Southern Rail in new dispute with RMT over disabled passenger safety as crisis drags on

New dispute over disabled passenger safety breaks out between the RMT and Southern Rail

Passengers during a previous strike

Monday, November 7, 2016

The row between the Rail, Maritime, and Transport Union (RMT) and Southern Rail has taken a new turn over revelalations that several stations are already unstaffed. 

The dispute over conductor roles between the operator and the union has been ongoing, with industrial action planned over the Christmas period

Now, the RMT has said that new parliamentary answers showed that 15 stations out of 156 are unstaffed on the routes the operator runs, while 58 are staffed for only part of the day. 

Southern Rail maintains that changing the role of conductors to that of on-board supervisors will not diminish safety, pointing out that driver-only trains are in widespread use across the UK. 

Meanwhile, the union insisted the figures revealed no official impact assessment of Southern's plans has been made, and warned this would "clearly disadvantage " passengers needing help.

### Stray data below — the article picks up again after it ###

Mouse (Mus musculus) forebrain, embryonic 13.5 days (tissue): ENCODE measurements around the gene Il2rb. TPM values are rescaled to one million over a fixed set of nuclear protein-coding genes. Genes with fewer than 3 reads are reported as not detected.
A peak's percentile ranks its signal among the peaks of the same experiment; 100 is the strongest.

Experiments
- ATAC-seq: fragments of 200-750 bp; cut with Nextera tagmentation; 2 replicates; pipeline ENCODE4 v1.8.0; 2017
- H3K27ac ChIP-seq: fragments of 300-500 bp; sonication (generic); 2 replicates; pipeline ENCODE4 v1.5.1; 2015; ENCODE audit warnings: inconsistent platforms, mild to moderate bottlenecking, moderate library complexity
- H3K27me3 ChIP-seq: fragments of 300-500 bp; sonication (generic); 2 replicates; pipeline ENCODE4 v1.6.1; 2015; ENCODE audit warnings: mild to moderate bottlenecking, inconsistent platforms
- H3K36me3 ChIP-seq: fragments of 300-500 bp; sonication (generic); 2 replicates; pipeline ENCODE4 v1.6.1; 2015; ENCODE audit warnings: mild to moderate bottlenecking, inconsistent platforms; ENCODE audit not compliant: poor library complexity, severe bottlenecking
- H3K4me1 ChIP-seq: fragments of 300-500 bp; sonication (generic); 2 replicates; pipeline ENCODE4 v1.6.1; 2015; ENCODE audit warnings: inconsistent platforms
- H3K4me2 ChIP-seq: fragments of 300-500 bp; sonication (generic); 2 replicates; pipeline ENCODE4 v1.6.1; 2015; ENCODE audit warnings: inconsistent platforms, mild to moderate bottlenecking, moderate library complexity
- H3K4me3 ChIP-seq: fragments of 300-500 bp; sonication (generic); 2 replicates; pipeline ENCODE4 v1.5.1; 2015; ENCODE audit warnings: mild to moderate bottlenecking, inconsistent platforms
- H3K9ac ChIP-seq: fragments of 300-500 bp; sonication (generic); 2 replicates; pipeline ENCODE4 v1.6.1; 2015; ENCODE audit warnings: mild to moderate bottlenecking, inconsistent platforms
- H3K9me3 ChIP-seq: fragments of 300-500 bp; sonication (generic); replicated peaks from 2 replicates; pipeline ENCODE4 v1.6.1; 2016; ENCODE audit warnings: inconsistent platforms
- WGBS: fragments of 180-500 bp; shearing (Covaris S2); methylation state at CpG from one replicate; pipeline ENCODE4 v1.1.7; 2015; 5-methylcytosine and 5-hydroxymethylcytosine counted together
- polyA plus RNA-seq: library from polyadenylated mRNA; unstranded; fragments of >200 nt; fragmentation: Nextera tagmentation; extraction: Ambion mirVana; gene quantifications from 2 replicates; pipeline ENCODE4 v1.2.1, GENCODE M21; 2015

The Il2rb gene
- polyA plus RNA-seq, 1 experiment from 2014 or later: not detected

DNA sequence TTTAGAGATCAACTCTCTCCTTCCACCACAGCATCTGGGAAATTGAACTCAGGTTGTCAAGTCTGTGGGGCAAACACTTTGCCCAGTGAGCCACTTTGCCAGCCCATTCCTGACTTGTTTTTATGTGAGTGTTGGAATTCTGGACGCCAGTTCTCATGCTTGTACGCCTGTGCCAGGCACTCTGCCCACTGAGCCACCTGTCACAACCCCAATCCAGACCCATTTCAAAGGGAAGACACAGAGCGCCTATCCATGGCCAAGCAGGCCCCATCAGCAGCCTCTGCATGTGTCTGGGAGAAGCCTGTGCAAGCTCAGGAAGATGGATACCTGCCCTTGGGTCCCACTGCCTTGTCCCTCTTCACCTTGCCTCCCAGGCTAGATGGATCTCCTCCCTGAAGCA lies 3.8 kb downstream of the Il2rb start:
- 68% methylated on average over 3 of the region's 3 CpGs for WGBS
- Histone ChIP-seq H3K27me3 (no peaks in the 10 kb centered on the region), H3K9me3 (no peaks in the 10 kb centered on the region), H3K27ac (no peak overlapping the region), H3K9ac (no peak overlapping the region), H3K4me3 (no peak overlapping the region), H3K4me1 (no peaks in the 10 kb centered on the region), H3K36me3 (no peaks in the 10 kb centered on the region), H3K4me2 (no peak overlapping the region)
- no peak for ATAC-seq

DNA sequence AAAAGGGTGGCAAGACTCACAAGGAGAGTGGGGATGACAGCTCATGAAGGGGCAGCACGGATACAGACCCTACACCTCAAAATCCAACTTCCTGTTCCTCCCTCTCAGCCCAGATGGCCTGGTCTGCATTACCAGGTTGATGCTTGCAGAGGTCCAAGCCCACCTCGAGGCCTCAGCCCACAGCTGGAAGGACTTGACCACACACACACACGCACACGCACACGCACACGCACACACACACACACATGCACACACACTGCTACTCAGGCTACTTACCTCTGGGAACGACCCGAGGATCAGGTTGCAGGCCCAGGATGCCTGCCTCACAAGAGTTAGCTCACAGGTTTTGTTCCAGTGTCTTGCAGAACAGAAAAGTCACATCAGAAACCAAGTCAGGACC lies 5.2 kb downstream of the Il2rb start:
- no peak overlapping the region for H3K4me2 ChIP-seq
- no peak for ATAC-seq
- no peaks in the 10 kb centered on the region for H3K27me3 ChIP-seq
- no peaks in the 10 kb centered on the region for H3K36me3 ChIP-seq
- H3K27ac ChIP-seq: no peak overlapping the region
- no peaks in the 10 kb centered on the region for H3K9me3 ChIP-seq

RMT general secretary Mick Cash said: "Southern's basket case franchise and its relentless drive for profit at the expense of the safety of the travelling public and rail workers needs to be brought to an end.

"Dozens of stations have now been revealed to have no staff at all and many more are only staffed part of the time.

"The relentless drive to remove conductors as well from the trains and the company's refusal to sit down and settle the dispute shows the contempt that they hold for all concerned.

"Southern needs to be brought under public control so that safety and a service that everyone can access, not profit, is the main priority."